Author celebrates artist’s views of ordinary people

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WEST ORANGE, NJ — Fans of the painter Thomas Hart Benton honored the artist’s 130th birthday last month, and for local author Donna Baier Stein, the celebration is ongoing. Stein’s short story collection, “Scenes from the Heartland,” is inspired by Benton’s paintings. She’ll discuss the art that led her to write the stories and sign copies of her book at the West Orange Public Library on Sunday, May 19.

“I have an early edition lithograph of Thomas Hart Benton’s paintings,” Stein said in a phone interview with the West Orange Chronicle on May 10. “I wanted to do something a little bit different, so I started writing a description of what I saw. I made up characters and wrote a story and I had so much fun writing that, that I did more.”

Benton’s paintings largely depict everyday people in scenes of life in the United States, particularly small Midwestern towns. Stein, like Benton, hails from Kansas City, Mo., and did a lot of research about the Great Depression in that area while writing the book.

“It led me to some fascinating discoveries,” Stein, who now lives in Bernardsville, said. “I read diaries and reports about people who had lived in that time.”

Benton’s paintings are not always set in a specific place, so Stein used her research and imagination to choose a setting for each story. One takes place in Hot Springs, Ark., a place she discovered was a popular summer destination for gangsters and their families.

Looking at an image and creating a story around it is something Stein often does herself and with the students she teaches in writing workshops. She hands out postcards with images on them to spur students to begin a story, and she will build a story from there, supporting it with research to flesh out characters and settings.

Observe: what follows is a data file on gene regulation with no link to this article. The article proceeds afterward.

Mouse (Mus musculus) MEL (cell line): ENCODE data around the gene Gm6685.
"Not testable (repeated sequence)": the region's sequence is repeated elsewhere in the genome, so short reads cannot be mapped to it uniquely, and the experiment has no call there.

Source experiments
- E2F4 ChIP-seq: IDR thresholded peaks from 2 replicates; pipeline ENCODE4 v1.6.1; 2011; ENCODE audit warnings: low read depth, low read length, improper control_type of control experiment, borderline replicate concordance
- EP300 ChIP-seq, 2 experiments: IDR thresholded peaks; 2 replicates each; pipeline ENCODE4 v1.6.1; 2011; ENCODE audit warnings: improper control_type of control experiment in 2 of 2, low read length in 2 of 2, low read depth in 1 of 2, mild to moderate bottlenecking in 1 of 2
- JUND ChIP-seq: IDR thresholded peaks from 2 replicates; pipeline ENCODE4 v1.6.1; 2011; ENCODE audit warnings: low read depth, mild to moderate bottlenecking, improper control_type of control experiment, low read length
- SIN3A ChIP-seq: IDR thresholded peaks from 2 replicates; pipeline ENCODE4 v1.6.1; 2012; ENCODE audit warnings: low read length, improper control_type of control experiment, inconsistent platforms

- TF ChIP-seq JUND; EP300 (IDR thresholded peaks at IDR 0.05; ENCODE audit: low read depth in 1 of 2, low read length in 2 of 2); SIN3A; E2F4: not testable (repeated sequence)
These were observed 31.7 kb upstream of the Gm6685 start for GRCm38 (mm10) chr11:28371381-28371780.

Stein wasn’t always a fiction writer, though; she was a freelance mail copywriter for years, working for environmental groups and organizations like the World Wildlife Fund, The Nature Conservancy and the Smithsonian. She published two nonfiction books on copywriting before going back to school to get her MFA in fiction writing, and her first novel was published in 2013, when she was 60 years old.

Benton’s artwork can be seen all over the world, with a permanent exhibit found at the Metropolitan Museum of Art in New York City, and Stein believes that seeing ordinary people in an ordinary place, regardless of the time period, is important.

“I wanted them to be accurate, but they can be told from a modern setting as well,” she said about her stories set in the 1930s. “Traditions from back then bring people together and can be transposed to another time.”

After reading, thinking and writing about Benton’s art so much while working on her book, Stein said she has an affinity for the painter’s work.

“I always liked it, but I definitely have a new appreciation for his work,” she said. “He was one of the first to paint ordinary people. What’s special is this vibrancy and this smorgasbord of people he featured. I think that’s important to remember.”

Photos Courtesy of Donna Baier Stein